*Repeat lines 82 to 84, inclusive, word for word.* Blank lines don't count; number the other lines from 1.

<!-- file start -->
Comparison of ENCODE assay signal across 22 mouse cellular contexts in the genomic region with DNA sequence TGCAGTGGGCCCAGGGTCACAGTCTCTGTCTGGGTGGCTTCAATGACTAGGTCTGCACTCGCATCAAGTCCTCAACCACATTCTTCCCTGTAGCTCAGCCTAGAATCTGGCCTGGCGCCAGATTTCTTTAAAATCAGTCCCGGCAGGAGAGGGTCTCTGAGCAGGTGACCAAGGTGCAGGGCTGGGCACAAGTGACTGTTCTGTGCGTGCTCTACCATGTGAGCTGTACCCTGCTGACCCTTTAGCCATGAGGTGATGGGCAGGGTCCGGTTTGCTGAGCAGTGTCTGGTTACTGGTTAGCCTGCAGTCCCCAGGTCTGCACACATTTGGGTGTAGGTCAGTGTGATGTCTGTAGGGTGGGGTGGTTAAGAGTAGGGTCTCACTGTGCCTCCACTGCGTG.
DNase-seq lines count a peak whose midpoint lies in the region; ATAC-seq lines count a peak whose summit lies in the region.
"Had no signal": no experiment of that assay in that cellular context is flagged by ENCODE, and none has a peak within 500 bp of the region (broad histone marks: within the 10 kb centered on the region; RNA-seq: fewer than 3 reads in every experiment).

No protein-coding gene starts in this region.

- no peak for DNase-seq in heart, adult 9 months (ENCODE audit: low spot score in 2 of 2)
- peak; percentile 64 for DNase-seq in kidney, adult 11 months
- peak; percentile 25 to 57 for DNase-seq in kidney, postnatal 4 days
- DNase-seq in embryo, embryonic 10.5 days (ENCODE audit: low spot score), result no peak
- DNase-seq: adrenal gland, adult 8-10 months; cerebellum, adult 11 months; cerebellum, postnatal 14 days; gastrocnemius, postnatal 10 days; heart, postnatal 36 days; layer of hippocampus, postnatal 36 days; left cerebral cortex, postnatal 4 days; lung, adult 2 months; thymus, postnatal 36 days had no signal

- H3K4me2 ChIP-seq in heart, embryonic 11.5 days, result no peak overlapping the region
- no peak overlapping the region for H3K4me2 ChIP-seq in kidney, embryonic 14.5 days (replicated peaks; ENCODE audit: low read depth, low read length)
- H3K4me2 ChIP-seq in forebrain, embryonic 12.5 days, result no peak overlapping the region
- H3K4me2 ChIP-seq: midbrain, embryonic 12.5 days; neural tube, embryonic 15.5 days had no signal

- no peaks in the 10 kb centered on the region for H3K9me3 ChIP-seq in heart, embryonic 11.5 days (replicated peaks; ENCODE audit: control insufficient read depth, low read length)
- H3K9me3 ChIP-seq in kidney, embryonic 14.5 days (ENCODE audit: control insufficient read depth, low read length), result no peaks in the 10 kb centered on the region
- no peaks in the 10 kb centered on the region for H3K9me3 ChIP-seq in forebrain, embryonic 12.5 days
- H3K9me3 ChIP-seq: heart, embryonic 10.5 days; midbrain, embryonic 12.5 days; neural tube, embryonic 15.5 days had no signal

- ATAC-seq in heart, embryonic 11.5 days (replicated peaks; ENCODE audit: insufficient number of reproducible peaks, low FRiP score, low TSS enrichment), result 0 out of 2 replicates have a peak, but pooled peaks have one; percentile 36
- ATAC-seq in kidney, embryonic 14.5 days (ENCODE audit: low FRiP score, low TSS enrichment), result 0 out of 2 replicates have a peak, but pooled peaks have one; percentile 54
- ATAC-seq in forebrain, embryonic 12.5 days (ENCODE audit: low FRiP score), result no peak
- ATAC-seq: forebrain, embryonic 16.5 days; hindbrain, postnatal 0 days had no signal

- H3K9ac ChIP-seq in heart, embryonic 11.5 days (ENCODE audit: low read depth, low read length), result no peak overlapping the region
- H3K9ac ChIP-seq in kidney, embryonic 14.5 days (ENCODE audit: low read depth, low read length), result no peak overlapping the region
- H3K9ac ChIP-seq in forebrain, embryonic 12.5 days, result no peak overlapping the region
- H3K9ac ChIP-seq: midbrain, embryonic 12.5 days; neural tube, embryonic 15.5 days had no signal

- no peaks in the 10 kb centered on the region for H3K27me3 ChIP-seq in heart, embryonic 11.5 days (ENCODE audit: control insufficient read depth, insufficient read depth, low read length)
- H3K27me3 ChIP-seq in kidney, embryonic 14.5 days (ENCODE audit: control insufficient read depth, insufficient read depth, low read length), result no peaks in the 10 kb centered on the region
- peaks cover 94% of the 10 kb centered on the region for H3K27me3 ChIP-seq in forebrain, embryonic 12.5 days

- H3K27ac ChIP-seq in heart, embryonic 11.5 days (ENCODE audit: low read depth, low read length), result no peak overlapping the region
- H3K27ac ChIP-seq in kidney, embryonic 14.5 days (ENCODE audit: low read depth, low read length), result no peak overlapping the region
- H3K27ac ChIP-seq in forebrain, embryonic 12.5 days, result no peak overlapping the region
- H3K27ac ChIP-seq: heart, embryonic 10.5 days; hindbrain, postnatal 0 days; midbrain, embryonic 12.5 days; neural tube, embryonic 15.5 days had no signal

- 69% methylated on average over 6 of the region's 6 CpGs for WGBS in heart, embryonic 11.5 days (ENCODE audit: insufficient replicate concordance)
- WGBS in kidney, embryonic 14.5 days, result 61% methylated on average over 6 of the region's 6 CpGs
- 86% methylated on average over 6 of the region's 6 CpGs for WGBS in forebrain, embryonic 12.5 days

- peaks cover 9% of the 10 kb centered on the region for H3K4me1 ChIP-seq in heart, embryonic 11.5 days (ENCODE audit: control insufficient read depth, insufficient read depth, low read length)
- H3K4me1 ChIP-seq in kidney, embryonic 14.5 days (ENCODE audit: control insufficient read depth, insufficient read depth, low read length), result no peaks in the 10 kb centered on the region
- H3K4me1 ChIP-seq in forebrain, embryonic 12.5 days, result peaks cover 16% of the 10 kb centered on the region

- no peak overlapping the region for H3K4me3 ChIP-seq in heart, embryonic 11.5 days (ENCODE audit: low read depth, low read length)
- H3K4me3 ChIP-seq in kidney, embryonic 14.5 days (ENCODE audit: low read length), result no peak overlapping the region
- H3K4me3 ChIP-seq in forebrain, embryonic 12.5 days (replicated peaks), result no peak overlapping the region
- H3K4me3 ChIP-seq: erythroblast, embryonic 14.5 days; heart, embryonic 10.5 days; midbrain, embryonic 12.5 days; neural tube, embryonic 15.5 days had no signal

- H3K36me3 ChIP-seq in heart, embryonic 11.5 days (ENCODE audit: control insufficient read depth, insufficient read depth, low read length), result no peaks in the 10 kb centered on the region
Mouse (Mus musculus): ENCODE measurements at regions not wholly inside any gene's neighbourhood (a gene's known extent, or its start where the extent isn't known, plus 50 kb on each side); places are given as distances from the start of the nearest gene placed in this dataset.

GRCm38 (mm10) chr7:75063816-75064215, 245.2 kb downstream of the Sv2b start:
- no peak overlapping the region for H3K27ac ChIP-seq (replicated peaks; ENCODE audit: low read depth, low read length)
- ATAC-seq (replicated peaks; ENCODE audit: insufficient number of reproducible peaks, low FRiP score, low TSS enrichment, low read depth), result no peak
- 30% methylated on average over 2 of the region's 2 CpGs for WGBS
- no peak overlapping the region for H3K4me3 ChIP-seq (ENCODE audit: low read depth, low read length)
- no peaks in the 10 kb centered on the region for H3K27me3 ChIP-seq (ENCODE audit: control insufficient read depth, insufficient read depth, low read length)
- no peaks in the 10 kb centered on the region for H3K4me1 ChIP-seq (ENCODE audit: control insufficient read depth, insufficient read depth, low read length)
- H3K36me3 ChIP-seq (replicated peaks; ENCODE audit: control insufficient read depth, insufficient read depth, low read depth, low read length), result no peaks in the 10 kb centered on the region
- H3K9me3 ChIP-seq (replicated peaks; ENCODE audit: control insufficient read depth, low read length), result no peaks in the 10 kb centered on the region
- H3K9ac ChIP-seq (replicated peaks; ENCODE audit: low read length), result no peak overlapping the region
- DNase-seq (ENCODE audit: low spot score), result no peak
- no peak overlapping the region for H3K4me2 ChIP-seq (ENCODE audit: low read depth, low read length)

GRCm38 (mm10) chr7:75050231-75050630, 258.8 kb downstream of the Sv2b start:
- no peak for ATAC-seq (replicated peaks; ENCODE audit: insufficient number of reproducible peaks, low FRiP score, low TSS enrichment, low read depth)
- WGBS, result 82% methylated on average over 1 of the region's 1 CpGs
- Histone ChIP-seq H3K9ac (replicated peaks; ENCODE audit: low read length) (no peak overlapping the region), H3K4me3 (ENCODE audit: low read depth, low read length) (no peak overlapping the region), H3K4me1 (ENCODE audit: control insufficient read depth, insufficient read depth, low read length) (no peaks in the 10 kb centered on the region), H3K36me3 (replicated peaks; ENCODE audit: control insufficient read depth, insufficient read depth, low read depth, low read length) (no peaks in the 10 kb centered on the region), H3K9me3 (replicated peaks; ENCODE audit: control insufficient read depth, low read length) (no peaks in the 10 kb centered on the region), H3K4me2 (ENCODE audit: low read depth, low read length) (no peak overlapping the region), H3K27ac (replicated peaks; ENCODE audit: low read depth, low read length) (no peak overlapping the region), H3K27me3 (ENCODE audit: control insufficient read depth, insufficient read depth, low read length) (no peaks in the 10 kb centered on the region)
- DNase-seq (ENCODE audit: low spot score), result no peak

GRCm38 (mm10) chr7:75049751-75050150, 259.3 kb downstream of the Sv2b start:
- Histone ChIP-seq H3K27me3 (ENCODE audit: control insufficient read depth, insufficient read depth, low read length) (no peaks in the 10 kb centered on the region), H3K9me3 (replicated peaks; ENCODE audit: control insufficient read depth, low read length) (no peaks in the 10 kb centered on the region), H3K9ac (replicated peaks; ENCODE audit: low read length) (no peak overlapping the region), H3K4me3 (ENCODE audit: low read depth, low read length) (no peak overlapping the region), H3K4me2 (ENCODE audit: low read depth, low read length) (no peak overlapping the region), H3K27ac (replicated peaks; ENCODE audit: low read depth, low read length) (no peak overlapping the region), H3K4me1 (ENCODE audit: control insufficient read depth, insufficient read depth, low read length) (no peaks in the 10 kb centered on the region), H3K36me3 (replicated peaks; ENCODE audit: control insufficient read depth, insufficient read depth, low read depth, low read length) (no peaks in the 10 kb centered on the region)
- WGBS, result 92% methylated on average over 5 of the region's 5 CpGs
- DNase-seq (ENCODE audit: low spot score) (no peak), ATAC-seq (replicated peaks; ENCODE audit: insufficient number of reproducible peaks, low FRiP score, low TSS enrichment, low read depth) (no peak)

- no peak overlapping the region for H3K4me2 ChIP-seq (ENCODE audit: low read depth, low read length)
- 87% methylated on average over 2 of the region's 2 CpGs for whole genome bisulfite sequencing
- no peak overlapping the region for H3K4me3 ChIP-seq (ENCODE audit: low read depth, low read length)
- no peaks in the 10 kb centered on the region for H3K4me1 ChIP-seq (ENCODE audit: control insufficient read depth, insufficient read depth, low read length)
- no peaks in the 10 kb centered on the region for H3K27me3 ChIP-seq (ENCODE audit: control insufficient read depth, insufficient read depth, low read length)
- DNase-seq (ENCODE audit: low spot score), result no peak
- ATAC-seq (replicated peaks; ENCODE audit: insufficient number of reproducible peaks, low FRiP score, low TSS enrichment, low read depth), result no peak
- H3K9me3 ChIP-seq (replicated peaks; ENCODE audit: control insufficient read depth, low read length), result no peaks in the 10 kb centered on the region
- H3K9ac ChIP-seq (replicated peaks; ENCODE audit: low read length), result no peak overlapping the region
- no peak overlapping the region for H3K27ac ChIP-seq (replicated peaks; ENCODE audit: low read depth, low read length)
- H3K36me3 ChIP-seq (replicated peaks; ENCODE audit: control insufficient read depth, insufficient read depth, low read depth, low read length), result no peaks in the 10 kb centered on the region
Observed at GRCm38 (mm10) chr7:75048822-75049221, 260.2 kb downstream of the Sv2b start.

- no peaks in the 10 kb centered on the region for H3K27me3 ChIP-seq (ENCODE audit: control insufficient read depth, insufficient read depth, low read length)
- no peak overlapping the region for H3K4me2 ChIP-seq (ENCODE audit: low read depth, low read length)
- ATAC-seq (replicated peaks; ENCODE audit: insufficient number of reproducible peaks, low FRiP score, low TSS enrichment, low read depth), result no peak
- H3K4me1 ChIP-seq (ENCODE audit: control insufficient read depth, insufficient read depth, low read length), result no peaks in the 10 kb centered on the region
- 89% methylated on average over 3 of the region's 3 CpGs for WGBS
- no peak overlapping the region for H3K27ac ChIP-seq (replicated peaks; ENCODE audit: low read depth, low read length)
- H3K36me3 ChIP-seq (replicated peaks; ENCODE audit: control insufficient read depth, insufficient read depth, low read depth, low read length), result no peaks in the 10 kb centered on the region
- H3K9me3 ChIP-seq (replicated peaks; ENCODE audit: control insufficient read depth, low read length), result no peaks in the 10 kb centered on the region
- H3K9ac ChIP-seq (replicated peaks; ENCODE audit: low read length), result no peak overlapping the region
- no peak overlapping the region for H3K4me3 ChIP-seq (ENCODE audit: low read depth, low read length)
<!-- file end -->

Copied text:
- 89% methylated on average over 3 of the region's 3 CpGs for WGBS
- no peak overlapping the region for H3K27ac ChIP-seq (replicated peaks; ENCODE audit: low read depth, low read length)
- H3K36me3 ChIP-seq (replicated peaks; ENCODE audit: control insufficient read depth, insufficient read depth, low read depth, low read length), result no peaks in the 10 kb centered on the region